By C. Chrystal DeCoster
With a little luck and continued help like this, there just might be Matsuri’s delicious Flu Buster Soup available in Lyons again someday soon.
A generous check of $3,500 from Japan was served up this weekend to Yumi and Takami Sueyoshi of Sushi Matsuri, a before-the-flood restaurant on Main Street. The Lyons Community Foundation (LCF) was fortunate to receive a matching check as well.
Japan’s massive March 2011 tsunami and earthquake prompted a rally of relief efforts from all over the globe. Locally, Matsuri hosted a wildly successful fundraiser that April which raised $10,000. Debi Stevenson, former owner of The Language Shop in Lyons, the Sueyoshi family, and Nick Schneider, once a student of Stevenson’s, spearheaded the event.
Schneider, an astrophysicist at the Laboratory for Atmospheric and Space Physics (LASP), a University of Colorado research organization, was coincidentally attending an atmospheric conference near the epicenter of the disaster at Tōhoku University in Japan. In the aftermath Schneider, who had limited Japanese language abilities, was graciously cared for in local evacuation centers near the ravaged research center in the catastrophically devastated town of Sendai, the capital city of Miyagi Prefecture and largest city in the Tōhoku region.
The Lyons-raised recovery funds were funneled to Tōhoku University, the city of Ishinomaki, a fishing co-op that lost its fleet, a dairy farmer whose herd was swept out to sea, a friend of Yumi’s, Shigeru Kawamura, who lost his home, Nippon International Cooperation for Community Development (NICCO), and to the American Red Cross efforts that helped meet basic needs, provide potable water, equip survivors with appliances, repair damaged medical facilities, and aid the elderly and children.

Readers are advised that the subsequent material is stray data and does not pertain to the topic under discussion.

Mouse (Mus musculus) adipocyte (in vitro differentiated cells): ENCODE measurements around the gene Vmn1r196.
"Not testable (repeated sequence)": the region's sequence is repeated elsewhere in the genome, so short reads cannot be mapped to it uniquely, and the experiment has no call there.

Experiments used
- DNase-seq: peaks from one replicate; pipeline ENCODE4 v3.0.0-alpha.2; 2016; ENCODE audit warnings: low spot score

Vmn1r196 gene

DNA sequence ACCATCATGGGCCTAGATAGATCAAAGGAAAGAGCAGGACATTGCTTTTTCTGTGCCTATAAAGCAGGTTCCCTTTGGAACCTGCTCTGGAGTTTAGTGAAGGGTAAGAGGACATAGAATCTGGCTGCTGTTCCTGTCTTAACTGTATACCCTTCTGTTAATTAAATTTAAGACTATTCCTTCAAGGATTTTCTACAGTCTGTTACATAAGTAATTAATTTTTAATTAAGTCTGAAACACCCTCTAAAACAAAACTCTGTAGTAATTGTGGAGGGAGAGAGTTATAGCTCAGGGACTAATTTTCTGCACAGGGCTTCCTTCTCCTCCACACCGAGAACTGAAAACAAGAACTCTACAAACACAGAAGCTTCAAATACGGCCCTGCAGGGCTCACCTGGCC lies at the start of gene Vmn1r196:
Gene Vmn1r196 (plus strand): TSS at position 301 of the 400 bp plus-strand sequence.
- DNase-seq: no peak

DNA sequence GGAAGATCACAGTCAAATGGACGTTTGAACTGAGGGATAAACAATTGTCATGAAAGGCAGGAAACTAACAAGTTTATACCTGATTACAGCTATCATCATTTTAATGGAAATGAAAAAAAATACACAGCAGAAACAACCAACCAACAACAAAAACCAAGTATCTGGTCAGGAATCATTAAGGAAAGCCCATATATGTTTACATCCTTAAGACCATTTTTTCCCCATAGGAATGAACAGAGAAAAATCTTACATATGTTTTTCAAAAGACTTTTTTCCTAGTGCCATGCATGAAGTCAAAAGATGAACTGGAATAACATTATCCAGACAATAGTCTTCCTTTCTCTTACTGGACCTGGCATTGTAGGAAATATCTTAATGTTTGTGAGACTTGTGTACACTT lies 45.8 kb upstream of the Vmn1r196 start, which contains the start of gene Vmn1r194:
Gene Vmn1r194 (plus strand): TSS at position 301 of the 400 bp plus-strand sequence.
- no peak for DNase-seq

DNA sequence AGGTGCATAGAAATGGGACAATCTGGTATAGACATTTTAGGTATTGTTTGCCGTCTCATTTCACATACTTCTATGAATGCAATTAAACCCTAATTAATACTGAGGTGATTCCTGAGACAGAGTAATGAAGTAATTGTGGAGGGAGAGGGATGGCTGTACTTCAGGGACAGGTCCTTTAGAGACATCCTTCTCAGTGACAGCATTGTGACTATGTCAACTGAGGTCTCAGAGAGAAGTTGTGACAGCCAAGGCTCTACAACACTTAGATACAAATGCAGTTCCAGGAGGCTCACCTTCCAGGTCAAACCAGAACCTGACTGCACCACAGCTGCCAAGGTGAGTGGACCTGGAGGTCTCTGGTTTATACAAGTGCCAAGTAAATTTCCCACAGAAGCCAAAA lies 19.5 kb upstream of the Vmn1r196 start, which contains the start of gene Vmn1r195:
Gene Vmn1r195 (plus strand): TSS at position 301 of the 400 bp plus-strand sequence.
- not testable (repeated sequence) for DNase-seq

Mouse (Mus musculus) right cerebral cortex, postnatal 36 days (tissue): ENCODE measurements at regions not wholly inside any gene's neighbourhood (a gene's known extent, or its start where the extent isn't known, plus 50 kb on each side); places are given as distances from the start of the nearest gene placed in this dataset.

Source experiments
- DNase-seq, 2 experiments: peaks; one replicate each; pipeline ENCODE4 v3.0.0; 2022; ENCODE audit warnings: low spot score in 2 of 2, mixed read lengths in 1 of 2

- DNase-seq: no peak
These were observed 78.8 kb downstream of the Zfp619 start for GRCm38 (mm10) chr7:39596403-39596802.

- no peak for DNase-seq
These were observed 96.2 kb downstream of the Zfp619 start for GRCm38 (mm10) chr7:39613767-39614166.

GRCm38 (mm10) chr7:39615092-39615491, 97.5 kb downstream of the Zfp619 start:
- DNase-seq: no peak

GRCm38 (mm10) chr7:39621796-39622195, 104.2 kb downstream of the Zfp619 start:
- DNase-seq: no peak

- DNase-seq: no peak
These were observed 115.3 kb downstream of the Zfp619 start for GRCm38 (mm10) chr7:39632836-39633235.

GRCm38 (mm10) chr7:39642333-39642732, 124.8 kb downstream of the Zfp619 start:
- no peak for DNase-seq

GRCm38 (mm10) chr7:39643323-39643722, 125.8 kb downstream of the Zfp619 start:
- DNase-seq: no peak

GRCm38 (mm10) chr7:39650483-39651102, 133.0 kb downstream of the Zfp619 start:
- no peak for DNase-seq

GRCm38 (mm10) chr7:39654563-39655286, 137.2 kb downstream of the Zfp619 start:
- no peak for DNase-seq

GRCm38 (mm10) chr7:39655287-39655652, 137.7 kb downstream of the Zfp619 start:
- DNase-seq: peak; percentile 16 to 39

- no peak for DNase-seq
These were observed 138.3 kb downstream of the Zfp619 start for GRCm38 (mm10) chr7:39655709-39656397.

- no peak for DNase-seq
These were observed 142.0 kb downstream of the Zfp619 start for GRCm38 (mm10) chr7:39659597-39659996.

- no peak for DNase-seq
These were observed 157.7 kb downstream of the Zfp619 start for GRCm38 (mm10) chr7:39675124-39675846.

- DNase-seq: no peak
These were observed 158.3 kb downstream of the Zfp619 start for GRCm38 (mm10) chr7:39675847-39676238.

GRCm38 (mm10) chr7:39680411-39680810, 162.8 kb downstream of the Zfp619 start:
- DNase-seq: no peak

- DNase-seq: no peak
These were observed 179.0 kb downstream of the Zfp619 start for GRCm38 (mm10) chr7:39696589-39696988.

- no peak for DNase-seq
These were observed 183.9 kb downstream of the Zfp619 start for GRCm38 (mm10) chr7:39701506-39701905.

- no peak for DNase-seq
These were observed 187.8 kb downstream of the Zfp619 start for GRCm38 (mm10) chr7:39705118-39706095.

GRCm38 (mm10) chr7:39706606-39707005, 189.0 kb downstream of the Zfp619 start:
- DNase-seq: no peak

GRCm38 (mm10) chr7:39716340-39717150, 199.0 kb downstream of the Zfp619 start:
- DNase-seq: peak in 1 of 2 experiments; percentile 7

On the heels of last fall’s flood here in Lyons, Schneider’s friends and colleagues at the hard hit Tōhoku University’s Planetary Plasma and Atmospheric Research Center reciprocated with kindness. Their “Fundraising Activity to Return the Favor to Lyons,” coordinated largely by Mizuki Yoneda and his boss, Soichi Okano, collected contributions from area residents, researchers and students for the owners of Sushi Matsuri and the LCF. This benevolence is exceptionally extraordinary given that many are still struggling to get back to normal inearly three years hence.
Online are ongoing efforts to specifically assist the Sueyoshi family via the Fundly site. The proceeds flowing forth to the LCF through www.lyonscf.org/, continue to systemically fuel relief efforts throughout the community. The funding of Japan’s recovery efforts persists as well. One noted site to make contributions there is: http://donate-japan.com/.
Willard Scott, an American actor, clown and media personality once deflected, “It was a big story and yesterday’s soup. Who cares?” In this particular situation, involving a flood, tsunami and earthquake continents apart, it seems many people still care empathetically about yesterday’s big stories as well as about facilitating the return of things enjoyed before the disaster, such as Flu Buster Soup on the menu at Matsuri’s.